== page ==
Wine and chocolate are a match made in heaven. But it doesn’t have to be two separate delicacies. Home winemakers can actually combine the two by infusing wine with chocolate.
Funny you ask this question as I’ve just now got three tanks full of 2016 Monterey Pinot Noir rosé fermenting in the winery. White Zinfandel, contrary to what some folks think, is
Find out how to replicate the method of making Amarone — the famed red “straw wine” from the Valpolicella zone of Italy’s Veneto province made from grapes partially dried on straw mats to concentrate their juice.
Barbera is a favorite among winemakers because its high acidity makes it a useful grape for blending and also a unique varietal wine. Get tips to make your own Barbera wines at home.
Hard cider doesn’t have to be made from apples. Try making a pear cider (perry) this summer!
Indeed, for 4–6 months of the year, the frigid and snowy landscape hardly seems like a great place to plant a vineyard. Temperatures in January and February drop sufficiently low to kill
Pinotage is the most recognized — though not the most widely grown — South African red wine grape.
Sherry is the fortified wine from Jerez, Spain, made in soleras and conditioned with flor yeast.
And you thought there was only one time each year to make wine from fresh grapes; in the autumn season. But, surprise, there is another whole world south of the Equator. As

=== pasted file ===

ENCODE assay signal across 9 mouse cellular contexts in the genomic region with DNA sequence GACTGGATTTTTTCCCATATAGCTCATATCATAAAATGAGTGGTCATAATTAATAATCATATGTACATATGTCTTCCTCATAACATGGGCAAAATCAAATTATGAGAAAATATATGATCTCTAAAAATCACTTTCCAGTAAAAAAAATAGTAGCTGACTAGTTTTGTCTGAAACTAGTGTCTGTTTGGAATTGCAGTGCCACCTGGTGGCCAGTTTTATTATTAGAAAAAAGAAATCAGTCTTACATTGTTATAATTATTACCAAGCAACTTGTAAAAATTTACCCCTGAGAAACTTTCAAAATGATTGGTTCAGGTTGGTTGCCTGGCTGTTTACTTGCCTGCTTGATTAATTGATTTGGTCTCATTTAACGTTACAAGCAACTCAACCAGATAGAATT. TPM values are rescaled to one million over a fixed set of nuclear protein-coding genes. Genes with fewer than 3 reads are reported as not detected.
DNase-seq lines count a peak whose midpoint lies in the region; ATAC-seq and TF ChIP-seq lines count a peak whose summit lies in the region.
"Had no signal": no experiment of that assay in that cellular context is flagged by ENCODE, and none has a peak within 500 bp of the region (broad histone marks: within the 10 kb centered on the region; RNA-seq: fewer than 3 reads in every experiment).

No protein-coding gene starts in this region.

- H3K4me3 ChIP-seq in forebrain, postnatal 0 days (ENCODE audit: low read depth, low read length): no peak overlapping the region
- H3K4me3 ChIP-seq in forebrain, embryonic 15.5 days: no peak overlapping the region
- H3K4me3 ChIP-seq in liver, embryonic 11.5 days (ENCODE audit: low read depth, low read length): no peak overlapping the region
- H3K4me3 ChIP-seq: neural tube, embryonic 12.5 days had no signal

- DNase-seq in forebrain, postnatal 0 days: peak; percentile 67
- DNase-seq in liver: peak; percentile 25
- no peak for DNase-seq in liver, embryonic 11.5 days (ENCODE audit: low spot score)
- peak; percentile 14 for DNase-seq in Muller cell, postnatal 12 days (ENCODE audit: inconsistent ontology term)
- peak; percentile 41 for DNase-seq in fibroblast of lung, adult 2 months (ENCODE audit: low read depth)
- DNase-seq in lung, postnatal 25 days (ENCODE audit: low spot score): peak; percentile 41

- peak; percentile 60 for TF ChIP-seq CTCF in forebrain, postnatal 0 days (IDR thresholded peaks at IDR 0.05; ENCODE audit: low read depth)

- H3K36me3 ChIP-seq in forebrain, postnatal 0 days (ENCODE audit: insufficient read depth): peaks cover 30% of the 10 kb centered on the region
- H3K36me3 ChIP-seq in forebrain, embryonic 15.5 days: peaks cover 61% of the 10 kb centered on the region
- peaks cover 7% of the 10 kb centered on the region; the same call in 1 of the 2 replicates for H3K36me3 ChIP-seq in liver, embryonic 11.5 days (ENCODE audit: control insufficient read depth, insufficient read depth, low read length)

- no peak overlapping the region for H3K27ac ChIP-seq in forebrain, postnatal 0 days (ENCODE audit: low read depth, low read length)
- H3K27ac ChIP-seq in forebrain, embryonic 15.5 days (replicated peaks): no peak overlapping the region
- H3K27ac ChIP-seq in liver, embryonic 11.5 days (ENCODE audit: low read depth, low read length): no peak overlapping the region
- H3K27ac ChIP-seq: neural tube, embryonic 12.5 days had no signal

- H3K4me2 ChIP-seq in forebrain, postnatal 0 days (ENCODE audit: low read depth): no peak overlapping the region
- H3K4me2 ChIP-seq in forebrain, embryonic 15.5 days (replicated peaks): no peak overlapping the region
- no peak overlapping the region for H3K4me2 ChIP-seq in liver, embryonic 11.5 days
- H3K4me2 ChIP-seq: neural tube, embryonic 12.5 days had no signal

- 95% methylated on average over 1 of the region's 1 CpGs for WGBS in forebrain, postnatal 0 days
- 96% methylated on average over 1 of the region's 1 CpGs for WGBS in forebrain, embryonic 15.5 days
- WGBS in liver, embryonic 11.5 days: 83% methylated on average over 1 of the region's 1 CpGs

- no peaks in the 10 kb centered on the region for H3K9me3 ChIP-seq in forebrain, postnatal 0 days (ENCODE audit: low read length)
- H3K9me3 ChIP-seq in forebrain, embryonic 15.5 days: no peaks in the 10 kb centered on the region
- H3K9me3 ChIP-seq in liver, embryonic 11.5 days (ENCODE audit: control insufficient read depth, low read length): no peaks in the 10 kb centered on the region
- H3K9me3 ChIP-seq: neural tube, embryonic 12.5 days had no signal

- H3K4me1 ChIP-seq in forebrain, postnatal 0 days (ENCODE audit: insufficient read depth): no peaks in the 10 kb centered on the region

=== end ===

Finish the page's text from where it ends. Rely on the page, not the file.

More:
Looking for a cold-hardy white to grow in a colder northern clime? Meet the University of Minnesota’s La Crescent.
Thanks to the University of Minnesota, wine grapes can thrive in some of the coldest climates in North America (and beyond). In this issue, two winemakers discuss making wine with the Minnesota-bred,
The mantra for the quest for making a big blockbuster type of wine is “more is better” — more sugar in the grapes, more alcohol in the wine, more extraction, more color
We have all heard the expression that great wine is made in the vineyard. And while we home winemakers generally accept this as truth, nowhere has this been more obvious to me
Australia recognizes Syrah as Shiraz. It is presumed that the name stuck as the cuttings that were brought to the country in the 1830s by James Busby were identified with the names Ciras and Scryas, making it difficult to research the origins of the name, given the Iranian connection . . .
NEBBIOLO Nebbiolo derives its name from nebbia, in reference to the foggy conditions under which it is typically harvested, and possibly from nobile, as it is considered the most noble of Italian
Viticulturists in the Loire Valley tend to describe its flavor as an expression of the terroir of the land.
In a recent study commissioned in the UK, researchers studied the sociological data of people who expressed a preference for either red or white wine. In addition to mundane facts (red wine
By far, the most prolific wild grape in Texas is the widely distributed Vitis mustangensis, or Mustang grape. It was historically the major wine grape of early settlers and remains a dominant
Ask any wine expert and they will tell you — Riesling deserves its day in the sun. Long touted as one of the most food-friendly wines available, it’s versatility in the winery
If you live in a place with cooler weather and want to grow a versatile vinifera varietal, Riesling might be your best bet. Think Germany and Austria when you think of a
Being a lover of Pinot Noir, I am intrigued and mystified by Burgundy. During my visit to Burgundy as part of a film crew working on a television series about wine, I
Alsace vineyards are tucked into the predominantly east facing slopes of the Vosges Mountains . . .